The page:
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Mark Zuckerberg: "Please Resign"
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Subject: Please Resign
From: Mark Zuckerberg
To: Facebook staff
Date: Wednesday, September 22, 2010 11:44am
Confidential—Do Not Share
Lots of you saw the TechCrunch story over the weekend claiming that we're building a mobile phone. We're not building a phone and I spoke at length at the Q&A on Friday about what we're actually doing—building ways to make all phones and apps more social.
It is frustrating and destructive that anyone here thought is was okay to say this to anyone outside the company. This was an act of betrayal. The fact that the story was inaccurate doesn't make it any better. I've had to personally spend a lot of time over the last few days—as have a lot of other people—cleaning up the damage from this mess. Even now, we're in a more precarious position with companies in the mobile space who should be our partners because they now think we're competitors. They think we're building a phone to compete with them rather than building integrations to make their phones better.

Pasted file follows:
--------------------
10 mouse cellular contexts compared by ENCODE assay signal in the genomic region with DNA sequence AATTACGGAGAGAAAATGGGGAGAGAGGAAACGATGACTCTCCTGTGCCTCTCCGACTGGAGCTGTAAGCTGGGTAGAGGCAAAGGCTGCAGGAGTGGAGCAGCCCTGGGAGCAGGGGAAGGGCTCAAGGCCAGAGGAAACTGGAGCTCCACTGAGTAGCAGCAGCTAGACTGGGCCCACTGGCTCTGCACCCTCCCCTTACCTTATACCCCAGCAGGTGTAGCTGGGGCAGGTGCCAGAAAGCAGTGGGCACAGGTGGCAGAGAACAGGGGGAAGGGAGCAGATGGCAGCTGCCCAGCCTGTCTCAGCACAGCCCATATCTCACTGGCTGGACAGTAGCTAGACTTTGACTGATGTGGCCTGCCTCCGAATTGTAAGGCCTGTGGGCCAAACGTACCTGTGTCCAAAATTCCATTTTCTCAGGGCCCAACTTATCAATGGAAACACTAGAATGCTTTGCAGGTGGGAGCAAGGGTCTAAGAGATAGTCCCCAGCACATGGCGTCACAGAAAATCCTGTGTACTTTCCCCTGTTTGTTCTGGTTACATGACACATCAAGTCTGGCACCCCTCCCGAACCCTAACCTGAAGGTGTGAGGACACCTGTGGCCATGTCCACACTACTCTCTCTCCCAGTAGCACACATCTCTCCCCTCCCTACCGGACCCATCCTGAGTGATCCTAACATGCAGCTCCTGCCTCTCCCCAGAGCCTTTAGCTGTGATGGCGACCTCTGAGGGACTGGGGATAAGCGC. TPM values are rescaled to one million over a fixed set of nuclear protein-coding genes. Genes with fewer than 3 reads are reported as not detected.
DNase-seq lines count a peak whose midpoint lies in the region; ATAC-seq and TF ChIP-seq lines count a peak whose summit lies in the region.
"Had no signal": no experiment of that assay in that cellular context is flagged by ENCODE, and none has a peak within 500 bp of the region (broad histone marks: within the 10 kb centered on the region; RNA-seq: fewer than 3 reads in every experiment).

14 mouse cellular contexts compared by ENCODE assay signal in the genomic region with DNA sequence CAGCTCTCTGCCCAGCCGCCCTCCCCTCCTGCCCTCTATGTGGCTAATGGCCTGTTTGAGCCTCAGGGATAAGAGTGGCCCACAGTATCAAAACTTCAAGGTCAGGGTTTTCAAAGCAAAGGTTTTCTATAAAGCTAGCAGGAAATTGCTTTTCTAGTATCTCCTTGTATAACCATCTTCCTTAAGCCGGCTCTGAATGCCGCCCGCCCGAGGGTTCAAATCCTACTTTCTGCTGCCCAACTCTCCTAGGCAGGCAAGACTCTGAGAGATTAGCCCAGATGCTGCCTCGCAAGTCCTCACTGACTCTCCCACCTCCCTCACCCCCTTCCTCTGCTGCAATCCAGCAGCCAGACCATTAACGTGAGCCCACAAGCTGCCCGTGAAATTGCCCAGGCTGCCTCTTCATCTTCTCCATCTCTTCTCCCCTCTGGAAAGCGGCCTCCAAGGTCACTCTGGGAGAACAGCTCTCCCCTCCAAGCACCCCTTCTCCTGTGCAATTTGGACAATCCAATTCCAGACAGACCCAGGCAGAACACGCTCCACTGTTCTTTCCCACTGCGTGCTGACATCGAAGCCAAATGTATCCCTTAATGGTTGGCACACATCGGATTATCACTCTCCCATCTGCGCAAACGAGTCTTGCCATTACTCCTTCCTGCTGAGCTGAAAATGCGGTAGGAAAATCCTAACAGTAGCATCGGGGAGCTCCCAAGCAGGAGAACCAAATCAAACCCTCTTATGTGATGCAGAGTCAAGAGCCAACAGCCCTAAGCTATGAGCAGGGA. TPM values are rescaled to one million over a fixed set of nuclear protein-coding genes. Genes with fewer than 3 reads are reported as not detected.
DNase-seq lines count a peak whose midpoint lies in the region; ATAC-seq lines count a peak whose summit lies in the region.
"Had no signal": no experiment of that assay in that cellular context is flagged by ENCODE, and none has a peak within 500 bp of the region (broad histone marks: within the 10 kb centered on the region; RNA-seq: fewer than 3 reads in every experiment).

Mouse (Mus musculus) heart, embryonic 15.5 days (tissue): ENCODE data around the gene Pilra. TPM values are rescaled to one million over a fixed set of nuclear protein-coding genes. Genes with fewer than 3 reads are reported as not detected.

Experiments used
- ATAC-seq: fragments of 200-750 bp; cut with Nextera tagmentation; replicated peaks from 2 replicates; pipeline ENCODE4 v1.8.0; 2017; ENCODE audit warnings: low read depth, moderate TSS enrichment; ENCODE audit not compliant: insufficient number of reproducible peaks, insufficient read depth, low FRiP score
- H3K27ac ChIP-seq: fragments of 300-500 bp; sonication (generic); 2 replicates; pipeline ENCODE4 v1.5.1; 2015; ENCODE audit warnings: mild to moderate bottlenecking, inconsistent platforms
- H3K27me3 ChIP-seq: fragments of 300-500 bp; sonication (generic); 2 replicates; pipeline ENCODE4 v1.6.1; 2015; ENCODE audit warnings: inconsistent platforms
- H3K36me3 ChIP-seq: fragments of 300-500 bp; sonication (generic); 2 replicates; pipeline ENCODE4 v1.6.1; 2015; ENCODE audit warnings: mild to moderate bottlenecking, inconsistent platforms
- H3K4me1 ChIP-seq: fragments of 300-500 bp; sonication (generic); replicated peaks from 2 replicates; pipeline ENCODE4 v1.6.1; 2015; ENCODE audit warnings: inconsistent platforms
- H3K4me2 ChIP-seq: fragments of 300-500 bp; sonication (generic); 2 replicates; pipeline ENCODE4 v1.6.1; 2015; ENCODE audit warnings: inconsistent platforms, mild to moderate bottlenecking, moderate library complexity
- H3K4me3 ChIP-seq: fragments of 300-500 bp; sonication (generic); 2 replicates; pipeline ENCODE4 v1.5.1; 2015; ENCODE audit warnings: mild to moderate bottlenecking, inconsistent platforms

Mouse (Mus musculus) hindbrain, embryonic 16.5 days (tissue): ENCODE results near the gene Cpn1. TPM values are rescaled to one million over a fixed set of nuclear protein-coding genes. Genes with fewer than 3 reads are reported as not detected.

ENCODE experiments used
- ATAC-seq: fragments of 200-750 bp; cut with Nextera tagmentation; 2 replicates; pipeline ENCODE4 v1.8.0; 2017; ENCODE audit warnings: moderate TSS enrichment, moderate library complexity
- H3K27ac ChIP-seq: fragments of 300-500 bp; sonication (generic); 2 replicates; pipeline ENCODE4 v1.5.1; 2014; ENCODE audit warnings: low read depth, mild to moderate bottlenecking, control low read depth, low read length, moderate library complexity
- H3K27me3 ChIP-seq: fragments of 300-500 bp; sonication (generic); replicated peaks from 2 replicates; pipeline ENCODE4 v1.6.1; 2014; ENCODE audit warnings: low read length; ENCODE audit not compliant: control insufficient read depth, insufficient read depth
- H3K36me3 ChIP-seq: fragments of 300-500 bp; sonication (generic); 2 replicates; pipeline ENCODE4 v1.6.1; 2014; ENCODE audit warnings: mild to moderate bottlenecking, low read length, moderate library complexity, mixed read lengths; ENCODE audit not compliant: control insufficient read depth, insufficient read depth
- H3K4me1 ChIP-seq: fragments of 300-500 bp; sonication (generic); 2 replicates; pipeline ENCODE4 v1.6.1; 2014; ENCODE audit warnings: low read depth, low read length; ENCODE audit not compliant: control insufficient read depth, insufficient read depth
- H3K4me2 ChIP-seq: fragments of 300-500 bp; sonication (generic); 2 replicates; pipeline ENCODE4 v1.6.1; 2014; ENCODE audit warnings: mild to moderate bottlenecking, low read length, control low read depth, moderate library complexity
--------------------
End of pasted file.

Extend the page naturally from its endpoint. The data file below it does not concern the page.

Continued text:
So I'm asking whoever leaked this to resign immediately. If you believe that it's ever appropriate to leak internal information, you should leave. If you don't resign, we will almost certainly find out who you are anyway.
We are a company that promotes openness and transparency, both in the world at large and here internally at Facebook. That's culturally important to us and I'm committed to keeping it. But the cost of an open culture is that we all have to protect the confidential information we share internally. If we don't, we screw over everyone working their asses off to change the world. And leaks like this make everyone a little less willing to share information more broadly and undermine the culture we're fighting to build, especially as we grow. I want people to continue to be able to ask difficult questions at our Q&As and have a strong dialog because they’re confident those discussions will be kept within Facebook.
Let's commit to maintaining complete confidentiality about the company—no exceptions. If you can't handle that, then just leave. We have too much social good to build to have to deal with this.
[This document is from Facebook’s Little Red Book (2012).]
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